Counties that do offer burial services for the unclaimed or poor say they conduct background checks and search to see if there is an estate that could pay for cremation before someone qualifies.

Allen foresees using county-owned land for Beaufort County's paupers' cemetery, possibly acquired through the Rural and Critical Lands Program, which buys property for conservation purposes with proceeds from countywide bond referendums.

A modest service could be held. And the site would require minor county maintenance, such as mowing the grass, he added.

But the last time Allen made the proposal to county council, there was resistance.

A shelved discussion

In 2009, one year into Allen's first term as coroner, he brought the idea of a paupers' cemetery to the county's Public Safety Committee.

Then-council member Laura Von Harten was a vocal opponent of the idea, according to minutes from the committee discussion.

"Ms. Von Harten said just because it is someone's loved one, it does not mean the County has an obligation to memorialize that person," the minutes state. "(Von Harten) said her grandmother got lost at sea and she probably got eaten by a shark... and that she is probably in the molecules of some Cubans right now."

At some point other council members stepped in to put an end to the heated debate between Von Harten and Allen. Council member Bill McBride said that Von Harten's view did not reflect the beliefs of everyone present, but did not find the meeting the appropriate time to discuss the idea.

"Mr. Allen reiterated that at some point council needs to start thinking about it," the minutes state.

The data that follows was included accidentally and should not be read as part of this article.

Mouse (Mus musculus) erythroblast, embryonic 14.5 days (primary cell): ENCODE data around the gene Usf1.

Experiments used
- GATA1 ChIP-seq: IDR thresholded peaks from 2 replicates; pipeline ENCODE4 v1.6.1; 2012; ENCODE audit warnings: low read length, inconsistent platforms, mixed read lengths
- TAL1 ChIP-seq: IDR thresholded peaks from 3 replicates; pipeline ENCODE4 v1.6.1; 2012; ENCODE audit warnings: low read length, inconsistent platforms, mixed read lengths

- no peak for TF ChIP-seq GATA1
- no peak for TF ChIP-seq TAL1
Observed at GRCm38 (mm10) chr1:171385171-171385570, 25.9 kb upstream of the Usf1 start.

Allen told the council members "we have cremains that go back to the 1980s. If we do not bring it up, it will never be dealt with. It is my task to bring it to the forefront," the minutes read.

After that fight in committee, the idea of a paupers' cemetery was never brought again before the full County Council, said County Council Chairman Paul Sommerville last week.

When asked if he would support such an effort, Sommerville said, a request would have to be made to council before he could comment. Von Harten is no longer on the board.

County administrator Gary Kubic said he would support a renewed effort to establish a paupers' cemetery if Allen submits a request to County Council. While he did not know where a paupers' cemetery could be placed, he mentioned that other states, such as Ohio, have worked with charities and churches to establish places to bury remains.

"Most people don't think about this too much," Kubic said. But he believes it is a role for the public sector.

Allen hopes that the cemetery will give a place to visit if one day a relative or friend should seek out the remains now hidden on his office shelf. "If at some point the family member comes," he said. "We can say 'Yes, your loved one is here. Here they have a proper final resting place.'"

City editor Don McLoud contributed to this report. Follow reporter Erin Heffernan at